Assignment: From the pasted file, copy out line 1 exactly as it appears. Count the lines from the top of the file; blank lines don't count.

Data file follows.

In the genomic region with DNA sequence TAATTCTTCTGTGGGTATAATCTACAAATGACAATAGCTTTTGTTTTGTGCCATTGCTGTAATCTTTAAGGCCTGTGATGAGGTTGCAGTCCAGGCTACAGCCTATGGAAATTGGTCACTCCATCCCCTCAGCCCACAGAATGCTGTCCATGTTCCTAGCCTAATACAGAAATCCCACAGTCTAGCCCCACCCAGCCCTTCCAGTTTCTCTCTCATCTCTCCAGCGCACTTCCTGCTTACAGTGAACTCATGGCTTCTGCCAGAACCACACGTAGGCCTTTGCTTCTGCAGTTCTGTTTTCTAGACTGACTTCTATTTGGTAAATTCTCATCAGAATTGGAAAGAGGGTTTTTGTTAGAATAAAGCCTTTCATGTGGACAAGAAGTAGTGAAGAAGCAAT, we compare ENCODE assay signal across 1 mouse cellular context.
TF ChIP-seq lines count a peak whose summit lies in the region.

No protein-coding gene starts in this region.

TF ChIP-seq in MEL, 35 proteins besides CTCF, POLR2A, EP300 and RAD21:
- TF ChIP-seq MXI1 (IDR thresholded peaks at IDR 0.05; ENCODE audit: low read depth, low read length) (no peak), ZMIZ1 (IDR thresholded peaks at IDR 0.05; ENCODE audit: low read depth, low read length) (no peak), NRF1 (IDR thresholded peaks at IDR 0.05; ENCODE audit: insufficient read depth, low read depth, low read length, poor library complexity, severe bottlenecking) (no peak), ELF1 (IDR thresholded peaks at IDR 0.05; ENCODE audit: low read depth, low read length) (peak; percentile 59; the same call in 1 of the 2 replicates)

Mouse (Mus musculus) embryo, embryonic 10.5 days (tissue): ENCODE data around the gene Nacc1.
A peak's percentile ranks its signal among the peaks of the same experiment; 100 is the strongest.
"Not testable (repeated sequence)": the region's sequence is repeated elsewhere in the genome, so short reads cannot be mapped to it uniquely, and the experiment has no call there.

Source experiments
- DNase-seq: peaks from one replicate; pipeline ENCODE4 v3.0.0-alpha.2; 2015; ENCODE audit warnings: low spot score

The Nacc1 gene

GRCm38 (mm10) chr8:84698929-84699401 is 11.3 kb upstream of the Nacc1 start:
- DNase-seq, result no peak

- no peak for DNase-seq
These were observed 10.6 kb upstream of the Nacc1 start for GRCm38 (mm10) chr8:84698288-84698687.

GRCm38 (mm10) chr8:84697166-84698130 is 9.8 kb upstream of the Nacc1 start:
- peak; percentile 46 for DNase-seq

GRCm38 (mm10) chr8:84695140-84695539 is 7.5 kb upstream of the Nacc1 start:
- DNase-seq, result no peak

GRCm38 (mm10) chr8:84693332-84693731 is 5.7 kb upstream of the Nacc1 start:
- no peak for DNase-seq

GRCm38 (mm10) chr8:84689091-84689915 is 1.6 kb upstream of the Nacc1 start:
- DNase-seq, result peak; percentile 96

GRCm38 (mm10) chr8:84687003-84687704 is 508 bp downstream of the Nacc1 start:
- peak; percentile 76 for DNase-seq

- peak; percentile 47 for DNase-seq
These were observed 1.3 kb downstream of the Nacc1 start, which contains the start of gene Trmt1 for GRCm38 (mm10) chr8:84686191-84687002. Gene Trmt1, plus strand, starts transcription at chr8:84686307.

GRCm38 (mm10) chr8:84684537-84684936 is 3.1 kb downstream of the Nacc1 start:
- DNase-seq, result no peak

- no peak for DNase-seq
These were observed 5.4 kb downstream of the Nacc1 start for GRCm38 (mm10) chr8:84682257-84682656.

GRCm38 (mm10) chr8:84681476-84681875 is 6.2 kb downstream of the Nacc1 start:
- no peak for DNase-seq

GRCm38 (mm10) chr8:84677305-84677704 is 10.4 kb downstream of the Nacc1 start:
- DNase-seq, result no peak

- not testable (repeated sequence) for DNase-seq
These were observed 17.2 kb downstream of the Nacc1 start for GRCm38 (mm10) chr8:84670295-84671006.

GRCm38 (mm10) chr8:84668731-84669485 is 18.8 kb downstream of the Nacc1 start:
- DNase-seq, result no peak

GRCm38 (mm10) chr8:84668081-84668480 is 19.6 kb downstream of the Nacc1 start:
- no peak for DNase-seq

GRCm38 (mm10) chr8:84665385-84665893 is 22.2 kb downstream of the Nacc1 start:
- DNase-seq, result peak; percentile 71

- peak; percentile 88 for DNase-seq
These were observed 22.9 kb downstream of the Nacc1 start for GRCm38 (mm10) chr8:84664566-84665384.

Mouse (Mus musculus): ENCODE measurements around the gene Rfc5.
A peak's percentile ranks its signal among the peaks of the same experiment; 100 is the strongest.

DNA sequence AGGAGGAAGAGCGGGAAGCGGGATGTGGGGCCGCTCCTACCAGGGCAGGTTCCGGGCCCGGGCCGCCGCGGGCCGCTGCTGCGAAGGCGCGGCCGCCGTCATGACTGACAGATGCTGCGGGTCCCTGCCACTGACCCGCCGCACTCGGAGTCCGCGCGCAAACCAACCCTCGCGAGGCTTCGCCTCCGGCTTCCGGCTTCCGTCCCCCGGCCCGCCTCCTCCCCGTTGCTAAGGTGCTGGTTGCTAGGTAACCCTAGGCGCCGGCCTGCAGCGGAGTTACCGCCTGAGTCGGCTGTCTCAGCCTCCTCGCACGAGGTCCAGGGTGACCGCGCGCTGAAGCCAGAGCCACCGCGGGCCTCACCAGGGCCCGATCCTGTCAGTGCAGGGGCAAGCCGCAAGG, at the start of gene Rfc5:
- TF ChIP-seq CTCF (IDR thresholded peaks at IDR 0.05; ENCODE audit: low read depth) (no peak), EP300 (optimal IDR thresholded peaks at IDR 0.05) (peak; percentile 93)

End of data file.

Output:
In the genomic region with DNA sequence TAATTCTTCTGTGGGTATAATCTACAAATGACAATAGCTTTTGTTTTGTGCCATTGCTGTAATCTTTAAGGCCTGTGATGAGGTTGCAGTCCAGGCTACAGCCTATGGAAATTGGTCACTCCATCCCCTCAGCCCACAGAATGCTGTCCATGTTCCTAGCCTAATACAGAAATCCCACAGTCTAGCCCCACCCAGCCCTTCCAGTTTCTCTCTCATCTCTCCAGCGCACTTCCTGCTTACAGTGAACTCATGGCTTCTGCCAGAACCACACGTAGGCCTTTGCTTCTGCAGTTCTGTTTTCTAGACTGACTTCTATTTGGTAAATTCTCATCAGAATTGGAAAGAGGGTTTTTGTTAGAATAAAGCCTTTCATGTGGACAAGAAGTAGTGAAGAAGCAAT, we compare ENCODE assay signal across 1 mouse cellular context.